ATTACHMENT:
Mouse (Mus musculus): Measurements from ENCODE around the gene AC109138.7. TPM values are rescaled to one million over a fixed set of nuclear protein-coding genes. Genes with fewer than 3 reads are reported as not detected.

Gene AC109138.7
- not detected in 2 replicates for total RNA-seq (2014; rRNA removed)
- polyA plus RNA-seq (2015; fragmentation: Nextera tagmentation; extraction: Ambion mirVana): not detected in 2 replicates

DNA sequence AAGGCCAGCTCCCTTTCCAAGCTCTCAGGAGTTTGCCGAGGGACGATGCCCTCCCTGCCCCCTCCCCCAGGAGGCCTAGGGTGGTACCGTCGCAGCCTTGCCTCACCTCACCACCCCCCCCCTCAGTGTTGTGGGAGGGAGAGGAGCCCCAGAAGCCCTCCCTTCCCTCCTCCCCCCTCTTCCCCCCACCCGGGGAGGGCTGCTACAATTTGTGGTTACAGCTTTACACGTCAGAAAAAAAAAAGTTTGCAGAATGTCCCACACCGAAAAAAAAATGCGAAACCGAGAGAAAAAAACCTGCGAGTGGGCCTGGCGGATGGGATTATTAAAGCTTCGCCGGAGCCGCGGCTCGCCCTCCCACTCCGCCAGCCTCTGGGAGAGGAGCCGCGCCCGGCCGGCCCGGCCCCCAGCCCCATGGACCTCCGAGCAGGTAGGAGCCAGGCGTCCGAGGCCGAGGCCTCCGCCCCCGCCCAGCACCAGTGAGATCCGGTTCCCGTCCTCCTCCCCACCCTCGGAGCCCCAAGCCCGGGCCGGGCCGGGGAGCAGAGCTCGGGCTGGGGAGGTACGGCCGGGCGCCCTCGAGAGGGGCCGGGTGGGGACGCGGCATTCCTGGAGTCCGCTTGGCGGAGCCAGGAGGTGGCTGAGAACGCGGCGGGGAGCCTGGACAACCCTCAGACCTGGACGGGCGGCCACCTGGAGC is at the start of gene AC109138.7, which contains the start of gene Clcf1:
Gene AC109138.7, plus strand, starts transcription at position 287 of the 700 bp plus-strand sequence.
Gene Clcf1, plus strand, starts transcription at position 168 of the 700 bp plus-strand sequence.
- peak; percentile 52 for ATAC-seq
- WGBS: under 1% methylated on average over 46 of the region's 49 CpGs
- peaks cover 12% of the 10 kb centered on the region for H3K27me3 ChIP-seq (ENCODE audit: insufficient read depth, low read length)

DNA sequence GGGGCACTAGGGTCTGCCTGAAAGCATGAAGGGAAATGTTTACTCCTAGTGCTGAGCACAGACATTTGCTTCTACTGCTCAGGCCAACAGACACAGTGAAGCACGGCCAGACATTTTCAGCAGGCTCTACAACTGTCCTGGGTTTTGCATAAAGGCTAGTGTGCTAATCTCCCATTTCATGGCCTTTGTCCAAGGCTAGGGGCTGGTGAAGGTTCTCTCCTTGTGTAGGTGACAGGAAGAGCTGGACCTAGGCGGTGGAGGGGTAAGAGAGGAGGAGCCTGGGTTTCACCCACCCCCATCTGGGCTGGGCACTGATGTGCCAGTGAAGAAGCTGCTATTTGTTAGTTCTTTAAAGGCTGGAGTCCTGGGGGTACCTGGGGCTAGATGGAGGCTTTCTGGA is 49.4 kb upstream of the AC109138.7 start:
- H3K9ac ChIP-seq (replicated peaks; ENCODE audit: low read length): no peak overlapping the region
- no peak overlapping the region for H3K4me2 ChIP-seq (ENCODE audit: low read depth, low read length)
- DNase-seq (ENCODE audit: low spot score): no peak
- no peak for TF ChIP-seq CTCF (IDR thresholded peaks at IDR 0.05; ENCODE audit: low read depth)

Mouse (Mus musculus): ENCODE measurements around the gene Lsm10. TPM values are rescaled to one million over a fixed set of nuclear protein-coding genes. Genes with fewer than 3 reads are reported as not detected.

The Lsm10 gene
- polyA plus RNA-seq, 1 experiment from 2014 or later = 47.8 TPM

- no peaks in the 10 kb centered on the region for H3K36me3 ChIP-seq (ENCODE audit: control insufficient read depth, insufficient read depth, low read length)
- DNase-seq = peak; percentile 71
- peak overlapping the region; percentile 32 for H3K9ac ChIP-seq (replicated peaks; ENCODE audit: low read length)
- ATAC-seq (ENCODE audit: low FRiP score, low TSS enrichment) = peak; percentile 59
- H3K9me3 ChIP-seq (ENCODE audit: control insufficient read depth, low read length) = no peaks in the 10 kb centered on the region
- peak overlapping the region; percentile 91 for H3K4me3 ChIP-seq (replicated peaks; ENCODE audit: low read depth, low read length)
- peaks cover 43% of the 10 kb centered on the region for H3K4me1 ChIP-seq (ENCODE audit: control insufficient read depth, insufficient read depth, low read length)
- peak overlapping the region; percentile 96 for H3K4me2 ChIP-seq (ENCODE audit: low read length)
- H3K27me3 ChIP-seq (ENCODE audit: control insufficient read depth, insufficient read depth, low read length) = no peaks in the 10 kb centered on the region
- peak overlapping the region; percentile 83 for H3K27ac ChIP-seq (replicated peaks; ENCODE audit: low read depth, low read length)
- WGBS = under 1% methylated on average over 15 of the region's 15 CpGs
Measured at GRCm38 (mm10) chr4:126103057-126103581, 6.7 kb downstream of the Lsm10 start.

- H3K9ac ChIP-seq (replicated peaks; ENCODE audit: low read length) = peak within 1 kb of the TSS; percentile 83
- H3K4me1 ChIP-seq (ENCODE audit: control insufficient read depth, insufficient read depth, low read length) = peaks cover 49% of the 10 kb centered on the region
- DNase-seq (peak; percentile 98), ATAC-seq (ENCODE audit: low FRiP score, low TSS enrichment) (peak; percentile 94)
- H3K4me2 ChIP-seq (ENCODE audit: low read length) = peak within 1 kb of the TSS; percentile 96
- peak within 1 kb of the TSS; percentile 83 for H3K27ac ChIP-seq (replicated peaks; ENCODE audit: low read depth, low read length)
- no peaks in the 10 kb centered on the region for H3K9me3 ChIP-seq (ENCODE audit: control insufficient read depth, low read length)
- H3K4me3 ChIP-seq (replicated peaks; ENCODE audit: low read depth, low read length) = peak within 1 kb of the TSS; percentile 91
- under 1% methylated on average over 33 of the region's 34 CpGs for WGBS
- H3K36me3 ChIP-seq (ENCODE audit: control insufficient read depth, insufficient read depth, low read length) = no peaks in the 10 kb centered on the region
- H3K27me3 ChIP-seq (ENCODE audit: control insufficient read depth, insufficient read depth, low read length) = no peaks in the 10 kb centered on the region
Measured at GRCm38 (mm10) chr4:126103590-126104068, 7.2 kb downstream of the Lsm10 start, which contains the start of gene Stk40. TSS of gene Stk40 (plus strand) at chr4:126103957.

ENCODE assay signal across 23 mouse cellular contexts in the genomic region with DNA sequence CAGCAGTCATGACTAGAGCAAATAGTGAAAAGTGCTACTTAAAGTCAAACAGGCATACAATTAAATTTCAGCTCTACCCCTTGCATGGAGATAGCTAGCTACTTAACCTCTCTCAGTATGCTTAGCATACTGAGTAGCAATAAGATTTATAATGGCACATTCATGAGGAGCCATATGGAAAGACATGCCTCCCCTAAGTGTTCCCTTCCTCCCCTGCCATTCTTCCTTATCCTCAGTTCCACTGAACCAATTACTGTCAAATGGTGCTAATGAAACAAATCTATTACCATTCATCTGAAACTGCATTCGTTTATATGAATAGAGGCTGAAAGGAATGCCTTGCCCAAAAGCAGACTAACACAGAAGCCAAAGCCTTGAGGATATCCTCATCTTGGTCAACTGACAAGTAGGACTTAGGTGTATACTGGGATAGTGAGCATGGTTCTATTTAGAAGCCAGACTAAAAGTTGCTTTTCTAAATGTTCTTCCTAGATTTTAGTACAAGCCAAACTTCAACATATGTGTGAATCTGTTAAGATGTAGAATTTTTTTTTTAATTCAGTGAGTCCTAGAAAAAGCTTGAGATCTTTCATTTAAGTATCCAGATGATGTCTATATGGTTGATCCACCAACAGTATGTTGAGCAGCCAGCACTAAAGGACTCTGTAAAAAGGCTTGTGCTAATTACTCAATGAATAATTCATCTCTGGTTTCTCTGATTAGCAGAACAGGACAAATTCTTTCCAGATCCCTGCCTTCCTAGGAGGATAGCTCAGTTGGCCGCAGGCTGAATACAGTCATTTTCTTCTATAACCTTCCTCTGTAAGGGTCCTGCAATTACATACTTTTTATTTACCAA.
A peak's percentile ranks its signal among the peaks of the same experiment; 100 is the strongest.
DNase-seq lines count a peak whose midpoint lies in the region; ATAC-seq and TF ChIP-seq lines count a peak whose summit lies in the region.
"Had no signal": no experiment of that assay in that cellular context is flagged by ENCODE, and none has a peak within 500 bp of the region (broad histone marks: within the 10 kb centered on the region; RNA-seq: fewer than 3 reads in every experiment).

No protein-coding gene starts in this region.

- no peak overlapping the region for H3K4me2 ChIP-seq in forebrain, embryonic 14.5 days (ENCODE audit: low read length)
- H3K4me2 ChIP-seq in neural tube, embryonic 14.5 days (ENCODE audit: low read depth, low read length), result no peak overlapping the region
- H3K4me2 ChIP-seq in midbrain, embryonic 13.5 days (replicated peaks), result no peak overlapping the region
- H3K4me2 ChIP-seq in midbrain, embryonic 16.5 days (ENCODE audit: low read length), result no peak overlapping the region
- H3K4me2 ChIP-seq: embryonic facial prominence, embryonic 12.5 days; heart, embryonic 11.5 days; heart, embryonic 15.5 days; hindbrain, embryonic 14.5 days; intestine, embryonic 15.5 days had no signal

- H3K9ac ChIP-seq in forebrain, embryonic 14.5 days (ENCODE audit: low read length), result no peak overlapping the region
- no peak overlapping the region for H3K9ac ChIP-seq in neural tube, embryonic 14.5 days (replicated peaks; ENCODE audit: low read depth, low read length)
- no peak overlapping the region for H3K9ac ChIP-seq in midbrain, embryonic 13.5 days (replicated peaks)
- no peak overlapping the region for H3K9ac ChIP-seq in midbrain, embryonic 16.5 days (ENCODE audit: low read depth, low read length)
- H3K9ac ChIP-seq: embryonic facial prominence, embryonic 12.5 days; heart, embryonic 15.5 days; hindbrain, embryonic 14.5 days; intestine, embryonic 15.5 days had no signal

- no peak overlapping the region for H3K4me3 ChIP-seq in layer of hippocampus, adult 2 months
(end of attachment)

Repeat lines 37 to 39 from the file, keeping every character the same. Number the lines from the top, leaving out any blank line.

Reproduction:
- H3K4me3 ChIP-seq (replicated peaks; ENCODE audit: low read depth, low read length) = peak within 1 kb of the TSS; percentile 91
- under 1% methylated on average over 33 of the region's 34 CpGs for WGBS
- H3K36me3 ChIP-seq (ENCODE audit: control insufficient read depth, insufficient read depth, low read length) = no peaks in the 10 kb centered on the region